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The War Room: What's Next For The Colts At Running Back?

With Pep Hamilton installed as the Colts' new offensive coordinator, a lack of backfield speed and depth could be a concern going forward.

Come April, Kenjon Barner could be on the board in the Colts' war room.
Come April, Kenjon Barner could be on the board in the Colts' war room.

Well, the 2012 NFL season is in the books and with the 2013 NFL Draft and Combine fast-approaching, Stampede Blue will be ramping up our offseason coverage for you: our lovely readers!

To help you with your football withdrawal over the next few months, we will be providing you with a vast look at what we think could be in the plans for the Indianapolis Colts this offseason. Our goal, as always, is to provide you with the best possible analysis on your favorite team.

We aim high, don’t we?

So without further ado, I'd like to introduce The War Rooma new feature that will provide discussions about what may or may not be in the Colts game plan when the 2013 NFL Draft comes to town.

Versatility at running back is a must.

With the introduction of the Pep Hamilton offensive system, the Colts are in for a makeover that has a lot of fans groaning. Selfishly, I had hoped that Bruce Arians would choose coaching a stud like Andrew Luck over, let’s say, a team with no clear path to a franchise quarterback, a tightfisted owner and a totally new staff.

Unfortunately for the Colts, Arians took off to Arizona with his big play offense in tow. But who can blame him? He’s 60 years old and what coordinator wouldn’t foam at the mouth for a chance to lead an NFL team?

But with Arians moving on, Hamilton was quickly and smartly brought in to work with Luck. Forget about the establishment of Arians’ deep attack offense, though. With Hamilton, you’re going to get a lot of power football featuring two tight end sets and quick, short passes. This means better statistics for Luck, less throws, and hopefully big years for Coby Fleener and Dwayne Allen.

Just think about what Greg Roman did out in San Francisco with Alex Smith—the Colts will be taking on a very similar form of offense. It’d be crazy to think that Hamilton won’t utilize a fullback, like Ryan Grigson had originally envisioned for the Colts when he first came aboard.

So what does Hamilton mean for the running back position?

Well, Vick Ballard has emerged as workhorse back and an impressive one at that, yet it's hard to consider any of the other backs on the Colts depth chart as reliable options for Hamilton's system. Donald Brown is coming off a year plagued by injury. Delone Carter is a physical back like Ballard, but far from dependable. Behind Carter, Indy's backfield is… Deji Karim?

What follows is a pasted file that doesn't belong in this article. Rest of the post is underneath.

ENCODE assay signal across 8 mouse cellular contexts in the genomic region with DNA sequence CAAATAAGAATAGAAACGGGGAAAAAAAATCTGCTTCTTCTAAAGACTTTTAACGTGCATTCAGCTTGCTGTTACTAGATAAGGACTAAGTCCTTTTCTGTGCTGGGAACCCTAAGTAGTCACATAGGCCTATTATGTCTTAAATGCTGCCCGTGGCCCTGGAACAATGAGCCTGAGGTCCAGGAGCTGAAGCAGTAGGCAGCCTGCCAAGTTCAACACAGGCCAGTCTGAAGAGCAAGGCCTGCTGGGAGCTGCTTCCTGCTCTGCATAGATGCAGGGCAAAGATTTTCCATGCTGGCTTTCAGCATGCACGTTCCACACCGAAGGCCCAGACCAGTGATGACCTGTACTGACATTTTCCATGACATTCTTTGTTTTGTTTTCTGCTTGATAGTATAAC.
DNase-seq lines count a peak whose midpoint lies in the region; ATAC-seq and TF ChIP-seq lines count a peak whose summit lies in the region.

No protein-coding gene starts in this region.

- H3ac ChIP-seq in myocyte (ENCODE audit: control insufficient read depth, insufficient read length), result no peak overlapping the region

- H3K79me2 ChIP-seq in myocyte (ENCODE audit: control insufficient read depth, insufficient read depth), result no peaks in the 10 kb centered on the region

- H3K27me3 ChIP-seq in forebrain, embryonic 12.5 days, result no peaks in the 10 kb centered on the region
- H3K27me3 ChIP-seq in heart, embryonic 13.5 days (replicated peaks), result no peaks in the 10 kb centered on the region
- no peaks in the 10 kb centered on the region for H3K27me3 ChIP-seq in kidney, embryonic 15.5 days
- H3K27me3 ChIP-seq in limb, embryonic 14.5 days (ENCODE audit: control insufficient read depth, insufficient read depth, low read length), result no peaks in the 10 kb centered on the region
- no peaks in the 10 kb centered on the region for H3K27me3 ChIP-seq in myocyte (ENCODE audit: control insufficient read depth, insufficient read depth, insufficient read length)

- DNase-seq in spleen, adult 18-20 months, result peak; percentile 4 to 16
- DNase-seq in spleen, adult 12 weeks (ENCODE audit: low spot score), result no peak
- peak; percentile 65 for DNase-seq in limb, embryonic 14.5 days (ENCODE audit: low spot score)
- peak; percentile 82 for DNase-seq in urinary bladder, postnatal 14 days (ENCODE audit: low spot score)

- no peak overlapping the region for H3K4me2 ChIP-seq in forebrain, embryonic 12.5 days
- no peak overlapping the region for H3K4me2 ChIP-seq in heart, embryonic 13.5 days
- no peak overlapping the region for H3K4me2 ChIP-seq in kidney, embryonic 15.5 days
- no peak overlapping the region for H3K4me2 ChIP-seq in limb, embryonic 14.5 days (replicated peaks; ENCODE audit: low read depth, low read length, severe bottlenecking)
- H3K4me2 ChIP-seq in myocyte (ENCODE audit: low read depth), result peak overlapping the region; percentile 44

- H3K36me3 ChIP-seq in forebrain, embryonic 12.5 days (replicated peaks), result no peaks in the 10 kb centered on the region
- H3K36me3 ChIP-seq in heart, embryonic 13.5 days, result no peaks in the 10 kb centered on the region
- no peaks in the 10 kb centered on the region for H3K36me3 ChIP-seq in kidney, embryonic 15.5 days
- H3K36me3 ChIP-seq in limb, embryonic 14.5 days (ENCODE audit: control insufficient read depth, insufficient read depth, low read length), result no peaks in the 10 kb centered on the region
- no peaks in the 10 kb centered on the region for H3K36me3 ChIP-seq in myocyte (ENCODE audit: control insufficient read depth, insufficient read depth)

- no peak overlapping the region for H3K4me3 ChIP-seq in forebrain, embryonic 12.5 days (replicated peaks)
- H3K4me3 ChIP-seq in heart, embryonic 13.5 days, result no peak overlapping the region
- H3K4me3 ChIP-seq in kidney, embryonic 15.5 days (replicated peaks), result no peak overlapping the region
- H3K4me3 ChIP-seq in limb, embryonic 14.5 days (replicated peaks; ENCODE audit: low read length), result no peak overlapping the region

Adding a running back (or two) will be vital for Indy's offensive transformation.

Unless the Colts are interested in the likes of free agents Reggie Bush or Danny Woodhead, they should be looking for a young, speedy back to compliment Ballard’s power running style in April.

Envision a combination of backs, again, much like what San Francisco has built with Frank Gore, LaMichael James and Kendall Hunter.

The Colts unarguably have more glaring needs to address, but finding a back to work with Ballard in the later rounds of the draft just makes sense.

This draft features a nice portion of potentially elite pass rushers and offensive linemen, so it wouldn't be a surprise if the Colts ended up targeting these holes in a 1-2 order. However, round three could always sway towards a cornerback or safety, but there are a few different directions they can go in depending on their free agent strategies.

If we look to the draft, here’s a quick rundown of two backs that I consider to be possible Colt material:

Andre Ellington, Clemson

Ellington is a back that could go as early as the second round or as late as the fourth. It’s too early to put a reasonable tag on his draft position, but if he slips to the third round, he may be worth at least a look.

He’s a very light runner with vision that slightly reminds me of Joseph Addai. He doesn’t show hesitation when hitting the hole, unlike Delone Carter, and he’s a burner that can reach up to 4.39 speeds. I've watched a lot of film of Ellington and he has the potential to be the best back in this draft.

Could the Colts get lucky and snag him in the third? Maybe.

Kenjon Barner, Oregon

I really like Barner, too. He comes from a high-octane, versatile passing attack, which certainly isn't a turnoff. He's undersized and lacks physicality, but this is why he could fall and be a late-round sleeper pick for the Colts.

His stats were solid as a junior back-up to LaMichael James, and his numbers as a starter in his senior year were beyond eye-popping—1,767 yards, 6.7 average and 23 touchdowns. He’s exceptional in the receiving game and he is not afraid to contribute on special teams. This guy is the definition of a playmaker.

There are a lot of questions about Barner’s success, and whether it should be credited to the innovation of Chip Kelly, but it’s not like his athleticism is a gimmick. He's incredibly explosive and is a threat whenever he has the ball.

But can he pick up the blitz? Can he block? These are fair questions and it's obvious that those skills of a back aren't tested enough in the Kelly offense. The NFL is the NFL and Barner will have to prove he can pass protect. One can only hope that Barner could transfer his highlight-filled collegiate career to the next level as a Colt for the price of a fifth round pick.

Opinions on where the Colts should head will be plentiful in the coming weeks, but that’s the joy of the offseason, right? Decisions, decisions, and more decisions!

Either way, the Colts will need to take a hard look at the team’s running back development for 2013 and beyond.